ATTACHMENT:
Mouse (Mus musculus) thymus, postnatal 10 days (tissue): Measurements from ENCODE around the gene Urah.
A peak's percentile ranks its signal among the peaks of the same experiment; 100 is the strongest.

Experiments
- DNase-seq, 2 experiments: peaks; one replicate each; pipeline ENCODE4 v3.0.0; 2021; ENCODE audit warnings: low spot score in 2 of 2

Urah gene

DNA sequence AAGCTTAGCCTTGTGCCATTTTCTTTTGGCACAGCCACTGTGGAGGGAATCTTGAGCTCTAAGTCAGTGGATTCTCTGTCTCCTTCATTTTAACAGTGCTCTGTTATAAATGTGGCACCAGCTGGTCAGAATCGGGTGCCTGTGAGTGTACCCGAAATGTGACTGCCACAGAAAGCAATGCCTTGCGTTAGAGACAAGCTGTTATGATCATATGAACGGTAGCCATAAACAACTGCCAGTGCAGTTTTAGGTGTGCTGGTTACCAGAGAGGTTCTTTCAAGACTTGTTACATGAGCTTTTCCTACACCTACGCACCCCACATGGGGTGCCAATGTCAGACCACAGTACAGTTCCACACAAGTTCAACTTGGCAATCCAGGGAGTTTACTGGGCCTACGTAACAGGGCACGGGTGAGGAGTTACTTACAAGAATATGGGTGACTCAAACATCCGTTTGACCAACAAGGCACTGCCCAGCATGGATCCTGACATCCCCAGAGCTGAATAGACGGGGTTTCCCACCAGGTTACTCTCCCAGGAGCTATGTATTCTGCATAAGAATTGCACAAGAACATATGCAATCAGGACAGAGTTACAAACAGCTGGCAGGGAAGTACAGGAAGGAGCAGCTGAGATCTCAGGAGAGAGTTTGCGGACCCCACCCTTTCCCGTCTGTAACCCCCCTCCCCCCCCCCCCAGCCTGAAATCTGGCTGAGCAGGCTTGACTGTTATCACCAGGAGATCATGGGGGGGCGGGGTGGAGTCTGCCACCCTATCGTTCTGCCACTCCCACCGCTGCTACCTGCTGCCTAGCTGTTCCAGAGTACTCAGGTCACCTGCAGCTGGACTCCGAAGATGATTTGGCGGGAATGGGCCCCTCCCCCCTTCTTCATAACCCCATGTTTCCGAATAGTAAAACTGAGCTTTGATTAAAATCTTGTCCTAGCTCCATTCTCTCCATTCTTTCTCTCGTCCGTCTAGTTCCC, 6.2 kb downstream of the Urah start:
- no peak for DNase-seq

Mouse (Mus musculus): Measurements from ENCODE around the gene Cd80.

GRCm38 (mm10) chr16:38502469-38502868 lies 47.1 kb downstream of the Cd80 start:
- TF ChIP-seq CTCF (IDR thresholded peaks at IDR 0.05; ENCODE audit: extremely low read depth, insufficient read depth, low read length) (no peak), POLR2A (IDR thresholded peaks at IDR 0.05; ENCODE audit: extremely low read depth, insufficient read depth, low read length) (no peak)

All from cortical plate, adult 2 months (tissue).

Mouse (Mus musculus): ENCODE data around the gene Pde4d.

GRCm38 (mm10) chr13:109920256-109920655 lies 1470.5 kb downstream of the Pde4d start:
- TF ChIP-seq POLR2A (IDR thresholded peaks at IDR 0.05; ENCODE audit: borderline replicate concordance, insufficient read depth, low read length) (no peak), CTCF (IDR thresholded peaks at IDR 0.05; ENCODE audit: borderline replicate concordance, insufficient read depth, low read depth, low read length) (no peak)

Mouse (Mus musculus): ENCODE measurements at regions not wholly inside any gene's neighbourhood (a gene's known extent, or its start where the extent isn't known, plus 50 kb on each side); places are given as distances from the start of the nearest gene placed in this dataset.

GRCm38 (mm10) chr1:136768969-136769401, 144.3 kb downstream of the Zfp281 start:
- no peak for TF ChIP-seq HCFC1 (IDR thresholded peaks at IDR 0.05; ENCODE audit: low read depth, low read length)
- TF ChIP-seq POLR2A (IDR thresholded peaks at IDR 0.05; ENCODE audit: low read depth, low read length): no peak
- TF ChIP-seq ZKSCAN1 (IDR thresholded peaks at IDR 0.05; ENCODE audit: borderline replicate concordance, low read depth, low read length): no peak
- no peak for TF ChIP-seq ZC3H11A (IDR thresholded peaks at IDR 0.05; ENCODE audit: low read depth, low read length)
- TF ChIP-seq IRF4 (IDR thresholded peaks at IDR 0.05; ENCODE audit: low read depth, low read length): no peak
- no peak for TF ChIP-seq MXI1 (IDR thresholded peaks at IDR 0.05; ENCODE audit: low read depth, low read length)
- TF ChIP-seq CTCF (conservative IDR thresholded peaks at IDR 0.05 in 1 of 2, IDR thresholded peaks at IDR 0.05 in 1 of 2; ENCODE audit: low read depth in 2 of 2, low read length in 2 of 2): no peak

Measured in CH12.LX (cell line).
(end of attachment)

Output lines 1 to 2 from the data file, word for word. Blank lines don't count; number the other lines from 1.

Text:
Mouse (Mus musculus) thymus, postnatal 10 days (tissue): Measurements from ENCODE around the gene Urah.
A peak's percentile ranks its signal among the peaks of the same experiment; 100 is the strongest.